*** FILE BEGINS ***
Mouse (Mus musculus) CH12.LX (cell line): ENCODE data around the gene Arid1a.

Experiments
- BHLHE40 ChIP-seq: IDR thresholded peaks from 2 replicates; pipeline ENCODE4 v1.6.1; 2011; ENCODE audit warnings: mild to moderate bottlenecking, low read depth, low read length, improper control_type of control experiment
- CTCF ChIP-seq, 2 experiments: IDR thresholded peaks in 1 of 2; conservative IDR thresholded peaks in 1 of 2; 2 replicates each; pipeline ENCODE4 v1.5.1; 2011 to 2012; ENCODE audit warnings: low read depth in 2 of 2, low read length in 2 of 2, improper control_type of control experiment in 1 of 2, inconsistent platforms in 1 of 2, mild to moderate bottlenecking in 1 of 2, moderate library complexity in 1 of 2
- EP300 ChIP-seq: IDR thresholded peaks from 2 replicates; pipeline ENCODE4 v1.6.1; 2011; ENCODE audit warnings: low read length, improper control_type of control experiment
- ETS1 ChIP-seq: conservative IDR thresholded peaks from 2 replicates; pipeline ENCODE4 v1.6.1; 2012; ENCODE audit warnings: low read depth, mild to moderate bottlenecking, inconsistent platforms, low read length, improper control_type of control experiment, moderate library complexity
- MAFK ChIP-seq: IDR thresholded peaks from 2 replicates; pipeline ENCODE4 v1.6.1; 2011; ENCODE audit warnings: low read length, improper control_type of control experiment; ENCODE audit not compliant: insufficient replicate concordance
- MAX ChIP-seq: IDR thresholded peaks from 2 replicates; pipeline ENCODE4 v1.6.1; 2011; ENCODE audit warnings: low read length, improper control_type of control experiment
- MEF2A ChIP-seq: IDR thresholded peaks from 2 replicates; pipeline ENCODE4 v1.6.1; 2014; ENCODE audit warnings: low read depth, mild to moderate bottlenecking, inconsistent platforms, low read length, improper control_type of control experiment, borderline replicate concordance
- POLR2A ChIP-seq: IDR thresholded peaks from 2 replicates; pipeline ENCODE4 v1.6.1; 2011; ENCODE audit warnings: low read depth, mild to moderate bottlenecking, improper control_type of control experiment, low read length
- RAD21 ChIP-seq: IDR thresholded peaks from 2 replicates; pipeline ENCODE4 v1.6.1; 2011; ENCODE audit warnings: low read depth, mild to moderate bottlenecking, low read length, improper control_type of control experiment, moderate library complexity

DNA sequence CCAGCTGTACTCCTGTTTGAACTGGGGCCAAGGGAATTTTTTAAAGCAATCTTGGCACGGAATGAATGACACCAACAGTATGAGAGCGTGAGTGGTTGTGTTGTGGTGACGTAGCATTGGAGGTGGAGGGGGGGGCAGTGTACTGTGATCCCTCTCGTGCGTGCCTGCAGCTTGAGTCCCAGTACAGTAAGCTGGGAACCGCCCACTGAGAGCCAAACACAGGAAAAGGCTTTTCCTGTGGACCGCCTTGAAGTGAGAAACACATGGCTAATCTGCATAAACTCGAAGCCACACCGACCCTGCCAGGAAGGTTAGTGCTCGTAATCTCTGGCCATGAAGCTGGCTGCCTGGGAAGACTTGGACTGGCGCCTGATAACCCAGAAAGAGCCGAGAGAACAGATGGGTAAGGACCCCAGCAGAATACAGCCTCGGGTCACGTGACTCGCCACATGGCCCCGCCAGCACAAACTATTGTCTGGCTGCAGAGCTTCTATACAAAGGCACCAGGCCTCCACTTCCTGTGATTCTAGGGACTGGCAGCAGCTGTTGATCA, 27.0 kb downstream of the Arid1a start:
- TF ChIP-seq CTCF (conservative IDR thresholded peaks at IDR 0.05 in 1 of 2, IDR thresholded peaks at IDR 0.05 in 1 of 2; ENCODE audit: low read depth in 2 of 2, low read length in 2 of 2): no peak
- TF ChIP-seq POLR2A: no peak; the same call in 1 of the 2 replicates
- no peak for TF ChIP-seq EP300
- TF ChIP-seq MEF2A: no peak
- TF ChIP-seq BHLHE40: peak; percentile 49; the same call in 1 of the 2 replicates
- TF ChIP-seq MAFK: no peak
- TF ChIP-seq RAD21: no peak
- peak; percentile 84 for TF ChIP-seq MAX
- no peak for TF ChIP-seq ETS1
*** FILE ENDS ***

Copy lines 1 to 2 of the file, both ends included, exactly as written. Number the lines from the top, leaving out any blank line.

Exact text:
Mouse (Mus musculus) CH12.LX (cell line): ENCODE data around the gene Arid1a.

Experiments